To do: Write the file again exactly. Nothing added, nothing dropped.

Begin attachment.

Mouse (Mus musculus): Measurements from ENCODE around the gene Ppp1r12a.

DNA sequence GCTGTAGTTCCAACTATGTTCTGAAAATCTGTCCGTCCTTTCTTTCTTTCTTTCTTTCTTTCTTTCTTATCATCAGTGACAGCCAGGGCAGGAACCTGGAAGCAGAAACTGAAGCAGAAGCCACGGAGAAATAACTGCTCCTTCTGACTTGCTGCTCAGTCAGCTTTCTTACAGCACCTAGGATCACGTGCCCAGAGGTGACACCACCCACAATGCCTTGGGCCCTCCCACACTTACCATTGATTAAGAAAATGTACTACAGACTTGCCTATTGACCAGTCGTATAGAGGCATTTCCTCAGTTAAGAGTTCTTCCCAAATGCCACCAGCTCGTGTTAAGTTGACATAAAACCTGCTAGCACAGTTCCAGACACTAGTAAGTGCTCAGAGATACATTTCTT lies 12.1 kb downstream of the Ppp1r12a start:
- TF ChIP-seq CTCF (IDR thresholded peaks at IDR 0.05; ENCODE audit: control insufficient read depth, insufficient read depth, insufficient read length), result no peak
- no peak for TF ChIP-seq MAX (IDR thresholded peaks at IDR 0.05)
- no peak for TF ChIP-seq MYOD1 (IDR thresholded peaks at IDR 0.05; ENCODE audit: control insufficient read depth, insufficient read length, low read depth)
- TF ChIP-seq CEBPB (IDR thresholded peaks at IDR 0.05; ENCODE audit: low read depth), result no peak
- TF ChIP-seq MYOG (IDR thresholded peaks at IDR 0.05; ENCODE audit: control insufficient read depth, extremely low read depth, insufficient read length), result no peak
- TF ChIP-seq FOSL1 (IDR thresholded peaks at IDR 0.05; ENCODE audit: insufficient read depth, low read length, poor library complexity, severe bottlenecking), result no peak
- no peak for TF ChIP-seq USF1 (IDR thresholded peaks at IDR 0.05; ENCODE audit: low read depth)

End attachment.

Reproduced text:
Mouse (Mus musculus): Measurements from ENCODE around the gene Ppp1r12a.

DNA sequence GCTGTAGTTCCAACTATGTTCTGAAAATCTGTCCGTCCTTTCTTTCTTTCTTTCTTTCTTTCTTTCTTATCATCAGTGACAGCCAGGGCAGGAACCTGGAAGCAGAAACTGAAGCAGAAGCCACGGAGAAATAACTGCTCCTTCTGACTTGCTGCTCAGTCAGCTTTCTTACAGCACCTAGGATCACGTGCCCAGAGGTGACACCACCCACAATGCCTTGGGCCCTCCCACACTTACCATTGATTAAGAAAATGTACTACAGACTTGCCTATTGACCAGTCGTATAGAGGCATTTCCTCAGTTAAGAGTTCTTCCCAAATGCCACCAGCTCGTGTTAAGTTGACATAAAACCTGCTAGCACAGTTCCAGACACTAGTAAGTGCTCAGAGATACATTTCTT lies 12.1 kb downstream of the Ppp1r12a start:
- TF ChIP-seq CTCF (IDR thresholded peaks at IDR 0.05; ENCODE audit: control insufficient read depth, insufficient read depth, insufficient read length), result no peak
- no peak for TF ChIP-seq MAX (IDR thresholded peaks at IDR 0.05)
- no peak for TF ChIP-seq MYOD1 (IDR thresholded peaks at IDR 0.05; ENCODE audit: control insufficient read depth, insufficient read length, low read depth)
- TF ChIP-seq CEBPB (IDR thresholded peaks at IDR 0.05; ENCODE audit: low read depth), result no peak
- TF ChIP-seq MYOG (IDR thresholded peaks at IDR 0.05; ENCODE audit: control insufficient read depth, extremely low read depth, insufficient read length), result no peak
- TF ChIP-seq FOSL1 (IDR thresholded peaks at IDR 0.05; ENCODE audit: insufficient read depth, low read length, poor library complexity, severe bottlenecking), result no peak
- no peak for TF ChIP-seq USF1 (IDR thresholded peaks at IDR 0.05; ENCODE audit: low read depth)